Inspired by the main character of the Caldecott Honor book Flora and the Flamingo, this new series of board books is perfect for the very youngest Flora fans. When a nest of eggs begins to hatch, how will Flora ever keep up with so many chicks? Featuring fold-out pages and Molly Idle’s graceful artwork, this adorable counting book will delight young children as they master new words and concepts.
If you are on the lookout for an adorable board book and/or an adorable counting board book, then may I please present to you the absolutely gorgeous and sparkling Flora and the Chicks? I have talked a few times about my love of Molly Idle’s illustrations– as well as my love for the character of young dancer Flora- and it is so wonderful to see her artwork (and the character of Flora!) newly introduced in board book form.
From one to a big finish of ten, the balletic and delightful Flora takes us on a counting adventure with some of the most adorable (and madcap) hatching chicks. Idle’s previous Flora books were quite exceptional and unique in how lift the flaps were deployed in picture books; this board book also uses flaps to great effect. Flora and the Chicks makes use of left-side opening as well as right-side opening sturdy flaps on every other page: not only to emphasize Flora’s flowing and changing balletic positions and movements as she tends to the hatching chicks, but also to highlight the gentle shenanigans that the baby chicks get up to after hatching.
Overall, a delicious board book that I, quite simply, love to bits. A wonderful addition to the roster of early learning counting board books, and a special treat for readers who have enjoyed reading Flora’s many adventures and were hoping for more! Much of the joy in Flora and the Chicks is in Idle’s radiant, fluid and funny artwork. The author-illustrator manages that perfect line between art and humour, making her work something that really can be (and is!) appreciated by readers of all ages.
Review: Little Oink by Amy Krouse Rosenthal, illus. Jen Corace
Source: Hardcopy courtesy of Raincoast Books. Thank you!
Publication: March 7, 2017 by Chronicle Books (originally published in 2009)
Little Oink is a neat little fellow. Clean, clean, clean, that’s all he wants to do. But Mama and Papa won’t have it! They say in order to be a proper pig he has to learn to make a proper mess. What’s a little pig to do? Now available as a board book, Little Oink shows Amy Krouse Rosenthal and Jen Corace applying their traditionally wry humor to the issue of cleaning up, in a laugh-out-loud romp that is sure to make readers giggle with recognition.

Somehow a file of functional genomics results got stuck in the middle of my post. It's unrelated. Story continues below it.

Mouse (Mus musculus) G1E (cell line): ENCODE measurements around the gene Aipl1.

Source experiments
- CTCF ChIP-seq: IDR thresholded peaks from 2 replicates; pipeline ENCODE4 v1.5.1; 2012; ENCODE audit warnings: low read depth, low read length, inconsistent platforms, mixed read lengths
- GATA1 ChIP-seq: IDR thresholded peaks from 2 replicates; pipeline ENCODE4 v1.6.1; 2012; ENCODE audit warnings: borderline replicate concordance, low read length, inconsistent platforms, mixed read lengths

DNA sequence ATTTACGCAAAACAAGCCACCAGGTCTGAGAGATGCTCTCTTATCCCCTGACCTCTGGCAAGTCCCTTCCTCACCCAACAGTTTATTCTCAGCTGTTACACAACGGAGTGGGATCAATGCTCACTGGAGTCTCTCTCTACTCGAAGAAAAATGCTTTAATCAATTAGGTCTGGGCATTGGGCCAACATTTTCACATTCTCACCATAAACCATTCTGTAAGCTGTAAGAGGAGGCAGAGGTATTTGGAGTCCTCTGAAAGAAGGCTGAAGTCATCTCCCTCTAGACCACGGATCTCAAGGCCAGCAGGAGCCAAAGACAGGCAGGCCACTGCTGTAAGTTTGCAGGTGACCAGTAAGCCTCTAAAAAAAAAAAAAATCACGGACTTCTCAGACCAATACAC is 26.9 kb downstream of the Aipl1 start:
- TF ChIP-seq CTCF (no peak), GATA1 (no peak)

The recent death of acclaimed and beloved author and filmmaker Amy Krouse Rosenthal was felt deeply in the children’s literature community and far beyond. I have to say that when I opened up my mail to discover the board book of Little Oink, I felt it in my heart. For years now, I have been a fan of the author’s work, always looking forward to reading and discovering what Krouse Rosenthal would next publish. I remember reading Little Pea, adoring it, then reading my way through Spoon, Chopsticks, Plant a Kiss, Exclamation Mark, and more, as they were published. Little Oink is one of the titles in Little Books series, illustrated by Jen Corace, and is an example of the truly lovely and lively voice rooted in all of Krouse Rosenthal’s books.
As we meet Little Oink, we get to learn a number of things about him, but perhaps the most important thing we learn is that Little Oink loves things to be neat. And because Little Oink likes neatness and tidying, he does not like the fact that he, because he is a pig, has to be messy! Little Oink is expected to ‘make a mess, mess, MESS’, but would much rather clean his room and wear freshly washed and spotless clothing. Little Oink’s parents, as we find out, do their best to encourage Little Oink to make MESS- even making sure that Little Oink messes up his room and puts on dirty clothes before going out to play. While most piggies and other animals might jump at the chance to freely make messes, Little Oink is less than thrilled. But, being a good little piggy, he messes up enough to please his parents and then goes off, happily, to play his favourite (tidy) game: house! Sure to engage readers with its ‘role reversal’ of a little pig who loves to be as neat as a pin, Little Oink is at once a tranquil, comfortable kind of read with just-right moments of visual levity and humour.
Little Oink is a sweet, quietly funny, and all-around engaging read. Jen Corace’s illustrations are so charming; clean, precise lines, bright colours, and beautifully imagined, personable pigs are perfect here for Krouse Rosenthal’s text. Any readers who are fans of the work of Peter H. Reynolds, Patrick McDonnell, Karma Wilson or Kevin Henkes, those who have previously enjoyed Little Pea, Little Hoot, or who have loved any of Amy Krouse Rosenthal’s incredible roster of picture books might especially want to meet Little Oink.
I received copies of these titles courtesy of Raincoast Books in exchange for honest reviews. All opinions and comments are my own.